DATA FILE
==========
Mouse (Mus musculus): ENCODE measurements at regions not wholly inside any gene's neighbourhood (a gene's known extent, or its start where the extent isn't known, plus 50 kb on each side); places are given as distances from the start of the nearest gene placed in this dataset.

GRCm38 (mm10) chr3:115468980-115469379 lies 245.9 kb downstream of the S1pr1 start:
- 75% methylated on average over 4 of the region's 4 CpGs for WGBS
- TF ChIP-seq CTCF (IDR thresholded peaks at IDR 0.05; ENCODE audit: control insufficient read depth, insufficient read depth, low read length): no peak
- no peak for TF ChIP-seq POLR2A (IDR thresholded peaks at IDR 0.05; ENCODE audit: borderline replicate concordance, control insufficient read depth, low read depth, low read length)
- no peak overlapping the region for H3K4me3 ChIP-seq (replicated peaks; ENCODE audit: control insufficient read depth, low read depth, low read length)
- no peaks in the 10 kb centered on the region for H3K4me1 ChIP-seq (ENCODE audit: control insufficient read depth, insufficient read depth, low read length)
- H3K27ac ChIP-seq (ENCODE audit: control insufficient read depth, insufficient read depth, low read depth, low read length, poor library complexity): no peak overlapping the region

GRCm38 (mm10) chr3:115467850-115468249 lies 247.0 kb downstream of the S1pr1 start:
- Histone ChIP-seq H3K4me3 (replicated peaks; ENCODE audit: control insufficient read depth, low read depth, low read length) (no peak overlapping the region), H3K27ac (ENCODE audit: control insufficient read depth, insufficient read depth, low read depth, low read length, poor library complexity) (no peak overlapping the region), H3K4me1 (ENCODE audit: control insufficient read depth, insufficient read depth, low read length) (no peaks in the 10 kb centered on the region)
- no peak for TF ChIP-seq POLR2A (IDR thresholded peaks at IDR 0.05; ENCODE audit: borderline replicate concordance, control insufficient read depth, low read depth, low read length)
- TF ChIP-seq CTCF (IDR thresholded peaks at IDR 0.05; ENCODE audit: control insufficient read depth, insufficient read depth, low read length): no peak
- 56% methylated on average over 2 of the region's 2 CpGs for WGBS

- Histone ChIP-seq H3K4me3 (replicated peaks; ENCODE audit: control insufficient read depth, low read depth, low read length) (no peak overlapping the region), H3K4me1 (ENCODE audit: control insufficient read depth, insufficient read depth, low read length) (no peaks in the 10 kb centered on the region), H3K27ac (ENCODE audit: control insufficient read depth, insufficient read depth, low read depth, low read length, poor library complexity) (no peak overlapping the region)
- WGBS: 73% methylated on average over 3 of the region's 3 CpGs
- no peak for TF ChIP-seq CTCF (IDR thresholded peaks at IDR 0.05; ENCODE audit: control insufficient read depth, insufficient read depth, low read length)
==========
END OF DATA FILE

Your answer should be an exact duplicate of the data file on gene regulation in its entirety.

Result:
Mouse (Mus musculus): ENCODE measurements at regions not wholly inside any gene's neighbourhood (a gene's known extent, or its start where the extent isn't known, plus 50 kb on each side); places are given as distances from the start of the nearest gene placed in this dataset.

GRCm38 (mm10) chr3:115468980-115469379 lies 245.9 kb downstream of the S1pr1 start:
- 75% methylated on average over 4 of the region's 4 CpGs for WGBS
- TF ChIP-seq CTCF (IDR thresholded peaks at IDR 0.05; ENCODE audit: control insufficient read depth, insufficient read depth, low read length): no peak
- no peak for TF ChIP-seq POLR2A (IDR thresholded peaks at IDR 0.05; ENCODE audit: borderline replicate concordance, control insufficient read depth, low read depth, low read length)
- no peak overlapping the region for H3K4me3 ChIP-seq (replicated peaks; ENCODE audit: control insufficient read depth, low read depth, low read length)
- no peaks in the 10 kb centered on the region for H3K4me1 ChIP-seq (ENCODE audit: control insufficient read depth, insufficient read depth, low read length)
- H3K27ac ChIP-seq (ENCODE audit: control insufficient read depth, insufficient read depth, low read depth, low read length, poor library complexity): no peak overlapping the region

GRCm38 (mm10) chr3:115467850-115468249 lies 247.0 kb downstream of the S1pr1 start:
- Histone ChIP-seq H3K4me3 (replicated peaks; ENCODE audit: control insufficient read depth, low read depth, low read length) (no peak overlapping the region), H3K27ac (ENCODE audit: control insufficient read depth, insufficient read depth, low read depth, low read length, poor library complexity) (no peak overlapping the region), H3K4me1 (ENCODE audit: control insufficient read depth, insufficient read depth, low read length) (no peaks in the 10 kb centered on the region)
- no peak for TF ChIP-seq POLR2A (IDR thresholded peaks at IDR 0.05; ENCODE audit: borderline replicate concordance, control insufficient read depth, low read depth, low read length)
- TF ChIP-seq CTCF (IDR thresholded peaks at IDR 0.05; ENCODE audit: control insufficient read depth, insufficient read depth, low read length): no peak
- 56% methylated on average over 2 of the region's 2 CpGs for WGBS

- Histone ChIP-seq H3K4me3 (replicated peaks; ENCODE audit: control insufficient read depth, low read depth, low read length) (no peak overlapping the region), H3K4me1 (ENCODE audit: control insufficient read depth, insufficient read depth, low read length) (no peaks in the 10 kb centered on the region), H3K27ac (ENCODE audit: control insufficient read depth, insufficient read depth, low read depth, low read length, poor library complexity) (no peak overlapping the region)
- WGBS: 73% methylated on average over 3 of the region's 3 CpGs
- no peak for TF ChIP-seq CTCF (IDR thresholded peaks at IDR 0.05; ENCODE audit: control insufficient read depth, insufficient read depth, low read length)